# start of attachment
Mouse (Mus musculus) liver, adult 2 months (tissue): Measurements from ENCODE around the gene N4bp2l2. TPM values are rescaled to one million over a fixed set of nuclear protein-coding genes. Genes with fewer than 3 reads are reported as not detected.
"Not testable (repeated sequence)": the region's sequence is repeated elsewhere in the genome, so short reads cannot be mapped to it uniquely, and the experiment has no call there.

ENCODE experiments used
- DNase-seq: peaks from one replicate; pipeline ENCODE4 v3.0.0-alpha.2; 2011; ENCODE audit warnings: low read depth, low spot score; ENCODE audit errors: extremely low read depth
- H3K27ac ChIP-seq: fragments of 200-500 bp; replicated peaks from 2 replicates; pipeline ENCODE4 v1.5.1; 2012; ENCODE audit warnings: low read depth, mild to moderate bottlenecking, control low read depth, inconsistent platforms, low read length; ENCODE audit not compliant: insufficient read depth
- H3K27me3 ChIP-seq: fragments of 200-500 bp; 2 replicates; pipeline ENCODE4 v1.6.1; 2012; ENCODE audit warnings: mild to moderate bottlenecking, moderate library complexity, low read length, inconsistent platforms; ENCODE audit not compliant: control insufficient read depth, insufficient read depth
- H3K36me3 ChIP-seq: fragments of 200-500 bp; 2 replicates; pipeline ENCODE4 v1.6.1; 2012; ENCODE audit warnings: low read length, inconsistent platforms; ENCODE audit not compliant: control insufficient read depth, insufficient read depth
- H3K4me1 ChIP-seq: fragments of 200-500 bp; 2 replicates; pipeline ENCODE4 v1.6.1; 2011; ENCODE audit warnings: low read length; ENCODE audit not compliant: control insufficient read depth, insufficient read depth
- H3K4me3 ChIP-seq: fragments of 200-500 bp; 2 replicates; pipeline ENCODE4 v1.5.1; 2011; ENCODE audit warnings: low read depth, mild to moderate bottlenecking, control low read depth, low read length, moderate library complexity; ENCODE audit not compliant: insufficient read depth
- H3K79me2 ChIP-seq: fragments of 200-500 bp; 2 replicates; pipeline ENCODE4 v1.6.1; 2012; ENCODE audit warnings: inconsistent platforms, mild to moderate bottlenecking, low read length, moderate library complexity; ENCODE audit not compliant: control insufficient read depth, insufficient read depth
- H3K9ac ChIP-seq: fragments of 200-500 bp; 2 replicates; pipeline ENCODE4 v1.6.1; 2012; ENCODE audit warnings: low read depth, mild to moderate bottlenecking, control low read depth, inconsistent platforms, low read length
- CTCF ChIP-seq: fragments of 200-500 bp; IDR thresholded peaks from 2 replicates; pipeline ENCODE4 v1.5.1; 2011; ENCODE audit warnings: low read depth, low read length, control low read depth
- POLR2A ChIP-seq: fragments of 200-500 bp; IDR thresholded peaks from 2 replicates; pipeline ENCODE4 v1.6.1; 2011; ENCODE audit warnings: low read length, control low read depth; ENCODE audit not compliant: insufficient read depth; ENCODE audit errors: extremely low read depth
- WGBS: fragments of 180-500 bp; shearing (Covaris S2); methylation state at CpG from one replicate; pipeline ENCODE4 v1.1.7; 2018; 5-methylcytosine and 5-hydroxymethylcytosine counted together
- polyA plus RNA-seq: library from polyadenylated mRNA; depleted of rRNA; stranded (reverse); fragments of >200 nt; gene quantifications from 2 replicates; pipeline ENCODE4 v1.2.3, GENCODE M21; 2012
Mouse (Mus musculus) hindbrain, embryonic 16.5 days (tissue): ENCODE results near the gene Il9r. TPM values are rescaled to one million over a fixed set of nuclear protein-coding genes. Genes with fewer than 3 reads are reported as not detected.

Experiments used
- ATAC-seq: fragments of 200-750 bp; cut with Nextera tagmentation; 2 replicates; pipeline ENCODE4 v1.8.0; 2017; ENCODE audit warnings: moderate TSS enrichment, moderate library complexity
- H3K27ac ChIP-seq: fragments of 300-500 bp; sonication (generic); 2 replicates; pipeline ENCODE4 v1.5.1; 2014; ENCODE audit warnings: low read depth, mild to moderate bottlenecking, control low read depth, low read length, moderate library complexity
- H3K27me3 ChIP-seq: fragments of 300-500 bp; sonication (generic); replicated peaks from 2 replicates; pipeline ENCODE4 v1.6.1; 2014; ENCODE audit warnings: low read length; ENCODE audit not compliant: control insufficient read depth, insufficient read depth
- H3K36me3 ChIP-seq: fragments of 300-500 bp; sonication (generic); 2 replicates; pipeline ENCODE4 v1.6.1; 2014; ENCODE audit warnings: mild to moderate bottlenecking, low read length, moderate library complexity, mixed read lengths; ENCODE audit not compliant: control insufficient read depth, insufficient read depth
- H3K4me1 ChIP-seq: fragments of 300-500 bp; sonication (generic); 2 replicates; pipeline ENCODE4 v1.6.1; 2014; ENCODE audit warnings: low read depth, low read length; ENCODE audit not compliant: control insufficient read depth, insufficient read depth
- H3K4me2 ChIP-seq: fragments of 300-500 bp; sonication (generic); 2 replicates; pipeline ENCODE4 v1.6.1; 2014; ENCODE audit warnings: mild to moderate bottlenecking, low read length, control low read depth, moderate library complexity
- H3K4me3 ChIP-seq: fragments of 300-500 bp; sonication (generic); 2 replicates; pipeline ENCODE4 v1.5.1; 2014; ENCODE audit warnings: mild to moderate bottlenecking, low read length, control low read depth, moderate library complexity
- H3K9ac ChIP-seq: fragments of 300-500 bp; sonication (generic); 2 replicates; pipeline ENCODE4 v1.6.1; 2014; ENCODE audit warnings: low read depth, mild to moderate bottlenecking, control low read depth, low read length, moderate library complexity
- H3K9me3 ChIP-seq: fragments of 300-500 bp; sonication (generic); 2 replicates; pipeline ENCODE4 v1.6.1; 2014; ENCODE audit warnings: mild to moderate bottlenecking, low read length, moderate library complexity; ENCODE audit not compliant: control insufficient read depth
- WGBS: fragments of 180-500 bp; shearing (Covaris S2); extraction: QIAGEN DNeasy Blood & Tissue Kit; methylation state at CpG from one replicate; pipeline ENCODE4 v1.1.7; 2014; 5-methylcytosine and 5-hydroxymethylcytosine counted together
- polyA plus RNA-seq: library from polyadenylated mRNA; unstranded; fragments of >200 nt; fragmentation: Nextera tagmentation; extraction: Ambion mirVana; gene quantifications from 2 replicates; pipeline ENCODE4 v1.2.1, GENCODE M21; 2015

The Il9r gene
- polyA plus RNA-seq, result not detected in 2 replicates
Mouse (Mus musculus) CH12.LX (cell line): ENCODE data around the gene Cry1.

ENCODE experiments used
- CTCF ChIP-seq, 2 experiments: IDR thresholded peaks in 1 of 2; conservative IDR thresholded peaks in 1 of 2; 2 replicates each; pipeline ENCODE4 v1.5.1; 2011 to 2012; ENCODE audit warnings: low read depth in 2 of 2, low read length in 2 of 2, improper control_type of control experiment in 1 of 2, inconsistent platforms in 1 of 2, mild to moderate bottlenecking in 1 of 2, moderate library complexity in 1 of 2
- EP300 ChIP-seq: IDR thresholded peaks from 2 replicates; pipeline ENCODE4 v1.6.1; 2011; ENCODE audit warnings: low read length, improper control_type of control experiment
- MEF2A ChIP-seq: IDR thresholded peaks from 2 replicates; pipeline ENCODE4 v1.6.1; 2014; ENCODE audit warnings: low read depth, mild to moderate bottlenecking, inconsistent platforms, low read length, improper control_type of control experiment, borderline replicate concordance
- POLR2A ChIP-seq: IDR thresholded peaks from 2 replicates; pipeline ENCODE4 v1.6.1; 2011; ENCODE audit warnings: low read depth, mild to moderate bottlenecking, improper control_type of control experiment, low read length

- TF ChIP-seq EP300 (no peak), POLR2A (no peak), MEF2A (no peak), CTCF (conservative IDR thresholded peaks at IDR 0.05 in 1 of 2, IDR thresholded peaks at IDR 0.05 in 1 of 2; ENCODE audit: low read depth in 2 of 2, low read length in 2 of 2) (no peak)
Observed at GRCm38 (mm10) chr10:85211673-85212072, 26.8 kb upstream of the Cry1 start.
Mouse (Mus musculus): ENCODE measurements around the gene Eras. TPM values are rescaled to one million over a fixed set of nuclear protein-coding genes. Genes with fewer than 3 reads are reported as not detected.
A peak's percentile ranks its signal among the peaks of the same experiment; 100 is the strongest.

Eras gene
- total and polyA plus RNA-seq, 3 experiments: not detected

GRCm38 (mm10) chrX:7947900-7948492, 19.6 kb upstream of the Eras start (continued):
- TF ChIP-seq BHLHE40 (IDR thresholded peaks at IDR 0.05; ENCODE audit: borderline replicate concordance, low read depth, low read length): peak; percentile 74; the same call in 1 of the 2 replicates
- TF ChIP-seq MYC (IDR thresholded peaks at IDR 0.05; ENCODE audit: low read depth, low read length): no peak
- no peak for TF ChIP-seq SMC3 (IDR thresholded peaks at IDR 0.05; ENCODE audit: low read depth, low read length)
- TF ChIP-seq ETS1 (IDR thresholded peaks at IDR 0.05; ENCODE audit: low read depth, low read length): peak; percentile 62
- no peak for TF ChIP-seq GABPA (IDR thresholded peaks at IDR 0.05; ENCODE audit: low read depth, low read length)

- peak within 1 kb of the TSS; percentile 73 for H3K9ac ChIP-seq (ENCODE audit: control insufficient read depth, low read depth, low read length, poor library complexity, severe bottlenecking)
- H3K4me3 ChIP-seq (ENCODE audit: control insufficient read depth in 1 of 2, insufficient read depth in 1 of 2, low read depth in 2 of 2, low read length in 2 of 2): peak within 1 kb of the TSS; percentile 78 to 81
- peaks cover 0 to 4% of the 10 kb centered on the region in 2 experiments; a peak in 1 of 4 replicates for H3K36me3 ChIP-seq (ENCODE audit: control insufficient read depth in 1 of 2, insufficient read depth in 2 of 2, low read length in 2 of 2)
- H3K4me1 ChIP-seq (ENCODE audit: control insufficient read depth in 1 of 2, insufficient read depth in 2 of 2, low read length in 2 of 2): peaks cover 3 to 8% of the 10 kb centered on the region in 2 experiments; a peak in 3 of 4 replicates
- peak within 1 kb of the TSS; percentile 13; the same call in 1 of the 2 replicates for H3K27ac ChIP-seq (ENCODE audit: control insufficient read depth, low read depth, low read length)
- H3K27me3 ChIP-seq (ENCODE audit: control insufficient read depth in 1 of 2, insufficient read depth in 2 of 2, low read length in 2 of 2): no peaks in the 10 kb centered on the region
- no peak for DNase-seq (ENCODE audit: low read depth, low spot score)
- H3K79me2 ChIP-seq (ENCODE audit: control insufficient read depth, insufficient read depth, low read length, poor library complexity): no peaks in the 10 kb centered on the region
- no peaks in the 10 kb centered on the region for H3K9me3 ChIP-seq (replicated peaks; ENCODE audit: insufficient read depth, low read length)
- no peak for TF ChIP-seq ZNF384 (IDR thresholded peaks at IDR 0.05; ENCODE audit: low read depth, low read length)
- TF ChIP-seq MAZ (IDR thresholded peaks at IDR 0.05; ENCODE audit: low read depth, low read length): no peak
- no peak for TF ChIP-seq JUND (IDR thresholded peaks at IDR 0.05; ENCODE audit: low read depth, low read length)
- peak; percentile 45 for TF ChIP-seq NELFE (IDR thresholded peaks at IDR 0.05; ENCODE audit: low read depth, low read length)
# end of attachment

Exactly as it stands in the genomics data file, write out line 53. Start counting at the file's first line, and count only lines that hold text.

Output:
- peak within 1 kb of the TSS; percentile 13; the same call in 1 of the 2 replicates for H3K27ac ChIP-seq (ENCODE audit: control insufficient read depth, low read depth, low read length)